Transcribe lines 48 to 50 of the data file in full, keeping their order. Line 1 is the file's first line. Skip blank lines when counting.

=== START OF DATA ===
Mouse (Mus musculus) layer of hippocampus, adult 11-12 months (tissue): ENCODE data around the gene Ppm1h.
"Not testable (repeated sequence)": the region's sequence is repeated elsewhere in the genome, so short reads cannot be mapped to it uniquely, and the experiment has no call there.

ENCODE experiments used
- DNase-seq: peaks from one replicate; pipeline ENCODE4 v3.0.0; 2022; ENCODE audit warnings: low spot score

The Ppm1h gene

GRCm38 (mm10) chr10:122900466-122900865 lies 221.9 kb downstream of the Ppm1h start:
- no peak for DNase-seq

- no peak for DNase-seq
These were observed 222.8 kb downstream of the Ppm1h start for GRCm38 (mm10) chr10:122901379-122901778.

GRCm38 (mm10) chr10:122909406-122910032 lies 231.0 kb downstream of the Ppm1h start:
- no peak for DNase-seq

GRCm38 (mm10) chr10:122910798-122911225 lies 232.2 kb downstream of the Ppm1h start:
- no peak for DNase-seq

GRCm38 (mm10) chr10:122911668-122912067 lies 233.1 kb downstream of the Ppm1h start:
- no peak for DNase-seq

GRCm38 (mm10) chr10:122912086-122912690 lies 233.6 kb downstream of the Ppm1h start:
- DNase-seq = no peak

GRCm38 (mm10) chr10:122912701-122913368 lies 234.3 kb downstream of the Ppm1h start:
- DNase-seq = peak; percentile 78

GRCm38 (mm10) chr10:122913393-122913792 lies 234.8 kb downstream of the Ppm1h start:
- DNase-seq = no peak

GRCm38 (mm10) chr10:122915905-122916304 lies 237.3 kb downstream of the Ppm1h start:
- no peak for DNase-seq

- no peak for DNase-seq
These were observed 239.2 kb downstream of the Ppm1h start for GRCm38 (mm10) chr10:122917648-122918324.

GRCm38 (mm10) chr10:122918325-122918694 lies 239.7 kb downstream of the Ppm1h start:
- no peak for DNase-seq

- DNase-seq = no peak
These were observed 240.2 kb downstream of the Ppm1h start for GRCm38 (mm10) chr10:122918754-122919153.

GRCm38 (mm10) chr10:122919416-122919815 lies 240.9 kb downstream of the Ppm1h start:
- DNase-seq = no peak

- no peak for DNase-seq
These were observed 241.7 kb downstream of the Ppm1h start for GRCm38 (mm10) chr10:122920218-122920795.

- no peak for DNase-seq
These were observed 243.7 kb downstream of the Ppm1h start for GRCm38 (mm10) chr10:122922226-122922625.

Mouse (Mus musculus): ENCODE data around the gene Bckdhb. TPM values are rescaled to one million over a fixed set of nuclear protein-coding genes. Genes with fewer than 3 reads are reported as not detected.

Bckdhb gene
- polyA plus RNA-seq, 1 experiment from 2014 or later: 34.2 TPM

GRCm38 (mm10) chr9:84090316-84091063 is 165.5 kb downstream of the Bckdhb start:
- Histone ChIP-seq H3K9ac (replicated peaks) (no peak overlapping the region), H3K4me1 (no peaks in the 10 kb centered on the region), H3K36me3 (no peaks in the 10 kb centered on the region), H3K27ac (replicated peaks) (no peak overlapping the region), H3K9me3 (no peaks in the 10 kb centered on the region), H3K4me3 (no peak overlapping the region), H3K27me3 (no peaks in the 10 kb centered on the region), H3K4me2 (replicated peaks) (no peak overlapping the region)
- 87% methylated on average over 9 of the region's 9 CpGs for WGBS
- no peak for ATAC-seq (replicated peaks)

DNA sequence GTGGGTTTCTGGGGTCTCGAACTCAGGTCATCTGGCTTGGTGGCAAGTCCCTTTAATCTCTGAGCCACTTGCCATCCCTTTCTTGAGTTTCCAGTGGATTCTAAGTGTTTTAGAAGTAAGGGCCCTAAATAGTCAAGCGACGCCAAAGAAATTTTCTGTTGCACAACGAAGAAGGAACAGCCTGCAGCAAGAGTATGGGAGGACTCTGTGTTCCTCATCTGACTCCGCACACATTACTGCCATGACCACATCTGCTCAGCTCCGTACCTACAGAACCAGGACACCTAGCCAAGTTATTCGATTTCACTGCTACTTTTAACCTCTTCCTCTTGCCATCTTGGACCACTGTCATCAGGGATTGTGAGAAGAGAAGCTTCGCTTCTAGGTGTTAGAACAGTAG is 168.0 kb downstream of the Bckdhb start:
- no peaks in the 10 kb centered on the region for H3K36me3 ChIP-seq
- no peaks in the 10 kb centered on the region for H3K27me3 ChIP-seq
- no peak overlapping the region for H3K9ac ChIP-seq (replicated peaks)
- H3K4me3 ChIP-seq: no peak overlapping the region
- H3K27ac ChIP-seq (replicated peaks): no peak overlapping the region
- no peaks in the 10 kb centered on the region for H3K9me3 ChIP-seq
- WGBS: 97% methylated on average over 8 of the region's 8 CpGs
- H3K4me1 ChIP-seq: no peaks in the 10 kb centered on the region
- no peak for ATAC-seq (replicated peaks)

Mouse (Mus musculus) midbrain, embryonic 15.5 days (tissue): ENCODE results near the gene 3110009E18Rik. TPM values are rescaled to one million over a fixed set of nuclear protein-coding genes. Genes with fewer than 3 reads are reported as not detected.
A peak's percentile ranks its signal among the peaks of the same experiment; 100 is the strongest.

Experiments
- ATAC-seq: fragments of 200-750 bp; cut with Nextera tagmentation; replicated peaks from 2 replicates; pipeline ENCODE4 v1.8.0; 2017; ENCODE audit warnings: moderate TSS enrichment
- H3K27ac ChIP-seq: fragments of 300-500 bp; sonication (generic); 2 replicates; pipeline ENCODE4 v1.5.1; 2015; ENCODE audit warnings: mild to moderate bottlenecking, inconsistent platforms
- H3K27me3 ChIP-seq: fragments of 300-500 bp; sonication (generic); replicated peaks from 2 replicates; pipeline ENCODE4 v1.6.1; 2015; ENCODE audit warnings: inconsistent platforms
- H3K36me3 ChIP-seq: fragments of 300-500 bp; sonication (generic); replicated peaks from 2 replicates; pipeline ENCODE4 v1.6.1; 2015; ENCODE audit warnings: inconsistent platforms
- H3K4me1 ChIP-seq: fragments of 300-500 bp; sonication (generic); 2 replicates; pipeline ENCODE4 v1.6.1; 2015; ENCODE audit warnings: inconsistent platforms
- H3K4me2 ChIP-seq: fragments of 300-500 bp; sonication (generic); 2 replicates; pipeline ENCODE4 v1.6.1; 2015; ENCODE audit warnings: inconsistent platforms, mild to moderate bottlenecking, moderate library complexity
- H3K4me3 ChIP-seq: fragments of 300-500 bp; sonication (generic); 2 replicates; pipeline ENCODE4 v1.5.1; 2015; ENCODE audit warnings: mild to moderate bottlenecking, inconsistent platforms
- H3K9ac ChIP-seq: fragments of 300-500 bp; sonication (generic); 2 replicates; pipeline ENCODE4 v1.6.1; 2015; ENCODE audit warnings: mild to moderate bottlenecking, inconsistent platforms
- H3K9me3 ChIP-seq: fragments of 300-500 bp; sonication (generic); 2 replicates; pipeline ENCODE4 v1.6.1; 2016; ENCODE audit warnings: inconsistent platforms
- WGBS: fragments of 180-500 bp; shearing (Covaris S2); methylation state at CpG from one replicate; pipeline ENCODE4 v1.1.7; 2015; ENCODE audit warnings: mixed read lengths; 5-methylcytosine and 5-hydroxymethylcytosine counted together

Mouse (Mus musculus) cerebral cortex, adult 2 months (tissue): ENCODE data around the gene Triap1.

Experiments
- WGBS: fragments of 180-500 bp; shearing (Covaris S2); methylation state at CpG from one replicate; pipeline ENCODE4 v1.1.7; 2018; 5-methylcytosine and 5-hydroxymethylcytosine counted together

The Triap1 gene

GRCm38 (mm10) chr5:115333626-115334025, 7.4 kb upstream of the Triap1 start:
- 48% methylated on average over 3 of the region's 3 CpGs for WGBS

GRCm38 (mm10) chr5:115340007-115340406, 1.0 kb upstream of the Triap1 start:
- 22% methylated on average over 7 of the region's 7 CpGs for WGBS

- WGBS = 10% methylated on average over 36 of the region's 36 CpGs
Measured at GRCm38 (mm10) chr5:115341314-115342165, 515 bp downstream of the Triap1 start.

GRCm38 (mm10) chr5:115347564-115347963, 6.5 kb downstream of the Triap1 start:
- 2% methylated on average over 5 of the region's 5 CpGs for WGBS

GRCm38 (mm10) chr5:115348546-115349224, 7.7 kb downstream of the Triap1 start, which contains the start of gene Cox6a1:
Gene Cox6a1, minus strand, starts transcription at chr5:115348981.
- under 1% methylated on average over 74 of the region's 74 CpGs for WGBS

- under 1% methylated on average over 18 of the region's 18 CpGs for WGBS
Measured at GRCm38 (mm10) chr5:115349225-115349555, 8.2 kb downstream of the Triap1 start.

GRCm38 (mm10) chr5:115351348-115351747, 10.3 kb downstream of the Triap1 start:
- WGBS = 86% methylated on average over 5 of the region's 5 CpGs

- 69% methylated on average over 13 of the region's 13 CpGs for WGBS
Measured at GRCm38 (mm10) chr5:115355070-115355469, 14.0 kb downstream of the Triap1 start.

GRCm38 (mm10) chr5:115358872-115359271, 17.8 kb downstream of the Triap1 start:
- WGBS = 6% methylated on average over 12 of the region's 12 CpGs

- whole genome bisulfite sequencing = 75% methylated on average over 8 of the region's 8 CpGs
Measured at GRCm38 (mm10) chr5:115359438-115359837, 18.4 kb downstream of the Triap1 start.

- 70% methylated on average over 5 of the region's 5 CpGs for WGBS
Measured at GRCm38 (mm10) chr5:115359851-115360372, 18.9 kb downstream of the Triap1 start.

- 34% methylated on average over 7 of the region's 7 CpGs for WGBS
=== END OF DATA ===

- H3K27ac ChIP-seq (replicated peaks): no peak overlapping the region
- no peaks in the 10 kb centered on the region for H3K9me3 ChIP-seq
- WGBS: 97% methylated on average over 8 of the region's 8 CpGs